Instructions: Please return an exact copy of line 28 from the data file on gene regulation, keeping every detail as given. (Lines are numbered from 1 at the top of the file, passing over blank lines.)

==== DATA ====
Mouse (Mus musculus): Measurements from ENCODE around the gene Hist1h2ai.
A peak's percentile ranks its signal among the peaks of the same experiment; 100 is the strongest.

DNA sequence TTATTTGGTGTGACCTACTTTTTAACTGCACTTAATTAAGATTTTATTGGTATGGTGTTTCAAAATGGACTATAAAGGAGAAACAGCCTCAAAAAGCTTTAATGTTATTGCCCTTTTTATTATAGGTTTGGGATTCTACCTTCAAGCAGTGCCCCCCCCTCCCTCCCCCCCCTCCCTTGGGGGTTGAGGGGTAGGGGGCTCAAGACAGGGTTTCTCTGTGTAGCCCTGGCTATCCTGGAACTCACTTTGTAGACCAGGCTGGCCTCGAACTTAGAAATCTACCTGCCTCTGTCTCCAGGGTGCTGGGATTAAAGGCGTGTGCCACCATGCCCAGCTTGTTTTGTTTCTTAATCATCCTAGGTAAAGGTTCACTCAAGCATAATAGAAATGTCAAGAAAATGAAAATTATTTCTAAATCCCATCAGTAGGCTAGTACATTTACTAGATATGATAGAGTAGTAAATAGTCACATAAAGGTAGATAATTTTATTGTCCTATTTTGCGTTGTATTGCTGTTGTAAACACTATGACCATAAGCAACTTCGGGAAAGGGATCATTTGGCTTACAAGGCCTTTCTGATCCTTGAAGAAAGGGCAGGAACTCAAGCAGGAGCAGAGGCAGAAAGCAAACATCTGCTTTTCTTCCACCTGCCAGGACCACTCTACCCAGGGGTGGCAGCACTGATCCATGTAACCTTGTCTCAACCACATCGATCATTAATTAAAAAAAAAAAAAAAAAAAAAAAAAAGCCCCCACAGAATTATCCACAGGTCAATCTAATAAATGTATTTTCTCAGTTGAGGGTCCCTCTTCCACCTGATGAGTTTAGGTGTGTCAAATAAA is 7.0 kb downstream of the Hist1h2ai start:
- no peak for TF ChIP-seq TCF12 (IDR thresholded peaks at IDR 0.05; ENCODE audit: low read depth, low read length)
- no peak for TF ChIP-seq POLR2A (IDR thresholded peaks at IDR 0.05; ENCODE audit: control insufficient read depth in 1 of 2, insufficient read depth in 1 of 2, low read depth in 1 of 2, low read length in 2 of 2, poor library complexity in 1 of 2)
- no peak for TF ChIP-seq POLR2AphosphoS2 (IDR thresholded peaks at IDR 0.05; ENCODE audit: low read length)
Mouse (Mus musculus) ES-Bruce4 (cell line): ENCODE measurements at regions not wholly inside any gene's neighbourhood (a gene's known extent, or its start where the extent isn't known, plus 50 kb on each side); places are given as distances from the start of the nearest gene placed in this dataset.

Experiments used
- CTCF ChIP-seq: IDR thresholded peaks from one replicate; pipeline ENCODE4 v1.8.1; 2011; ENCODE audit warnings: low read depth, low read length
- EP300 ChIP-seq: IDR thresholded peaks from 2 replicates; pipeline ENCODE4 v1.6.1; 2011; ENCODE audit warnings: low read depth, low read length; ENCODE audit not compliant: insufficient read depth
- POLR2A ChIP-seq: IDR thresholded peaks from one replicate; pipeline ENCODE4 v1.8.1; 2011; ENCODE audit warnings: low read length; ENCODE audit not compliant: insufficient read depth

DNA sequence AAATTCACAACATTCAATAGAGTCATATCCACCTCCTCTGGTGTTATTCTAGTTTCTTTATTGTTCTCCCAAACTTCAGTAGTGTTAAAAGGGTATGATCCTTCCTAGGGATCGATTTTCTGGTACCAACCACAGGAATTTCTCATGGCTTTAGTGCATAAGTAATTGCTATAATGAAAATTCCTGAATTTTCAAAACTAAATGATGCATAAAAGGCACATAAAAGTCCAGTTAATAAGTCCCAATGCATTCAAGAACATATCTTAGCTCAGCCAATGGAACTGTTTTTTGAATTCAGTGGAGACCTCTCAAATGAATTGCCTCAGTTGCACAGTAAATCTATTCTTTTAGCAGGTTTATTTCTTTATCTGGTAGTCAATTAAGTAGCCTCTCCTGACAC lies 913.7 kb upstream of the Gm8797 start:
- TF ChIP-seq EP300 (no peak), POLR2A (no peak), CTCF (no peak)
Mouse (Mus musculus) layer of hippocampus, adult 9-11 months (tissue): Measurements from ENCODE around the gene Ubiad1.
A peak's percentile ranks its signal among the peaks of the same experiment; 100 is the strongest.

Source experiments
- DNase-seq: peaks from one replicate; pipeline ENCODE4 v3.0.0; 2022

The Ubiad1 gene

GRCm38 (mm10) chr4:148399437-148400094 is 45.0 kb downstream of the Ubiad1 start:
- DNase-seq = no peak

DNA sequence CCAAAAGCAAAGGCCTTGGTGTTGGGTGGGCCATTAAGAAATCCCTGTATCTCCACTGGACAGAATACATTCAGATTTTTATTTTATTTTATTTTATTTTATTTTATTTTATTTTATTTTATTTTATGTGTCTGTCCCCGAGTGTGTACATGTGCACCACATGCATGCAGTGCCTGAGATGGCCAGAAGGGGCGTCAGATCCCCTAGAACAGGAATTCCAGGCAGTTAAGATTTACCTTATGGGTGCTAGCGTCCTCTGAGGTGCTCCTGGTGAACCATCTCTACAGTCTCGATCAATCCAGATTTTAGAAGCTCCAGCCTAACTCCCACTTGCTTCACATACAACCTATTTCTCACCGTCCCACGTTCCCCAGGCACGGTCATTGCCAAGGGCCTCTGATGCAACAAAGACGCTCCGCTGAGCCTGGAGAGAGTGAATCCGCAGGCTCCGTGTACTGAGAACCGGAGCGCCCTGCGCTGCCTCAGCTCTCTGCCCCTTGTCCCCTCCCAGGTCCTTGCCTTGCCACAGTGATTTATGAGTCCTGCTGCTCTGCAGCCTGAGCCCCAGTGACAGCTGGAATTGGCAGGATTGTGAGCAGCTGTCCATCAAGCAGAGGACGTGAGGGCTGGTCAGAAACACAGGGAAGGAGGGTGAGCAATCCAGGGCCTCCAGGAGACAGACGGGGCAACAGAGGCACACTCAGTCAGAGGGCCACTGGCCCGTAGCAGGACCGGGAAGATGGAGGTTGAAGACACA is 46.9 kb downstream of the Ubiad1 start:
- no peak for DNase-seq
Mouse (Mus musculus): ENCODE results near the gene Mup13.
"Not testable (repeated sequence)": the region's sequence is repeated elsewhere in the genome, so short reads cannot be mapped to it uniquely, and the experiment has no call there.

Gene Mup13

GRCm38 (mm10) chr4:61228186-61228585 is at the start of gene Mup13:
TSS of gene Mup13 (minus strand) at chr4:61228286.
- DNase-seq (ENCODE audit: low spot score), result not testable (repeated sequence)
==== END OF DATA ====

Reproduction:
- DNase-seq (ENCODE audit: low spot score), result not testable (repeated sequence)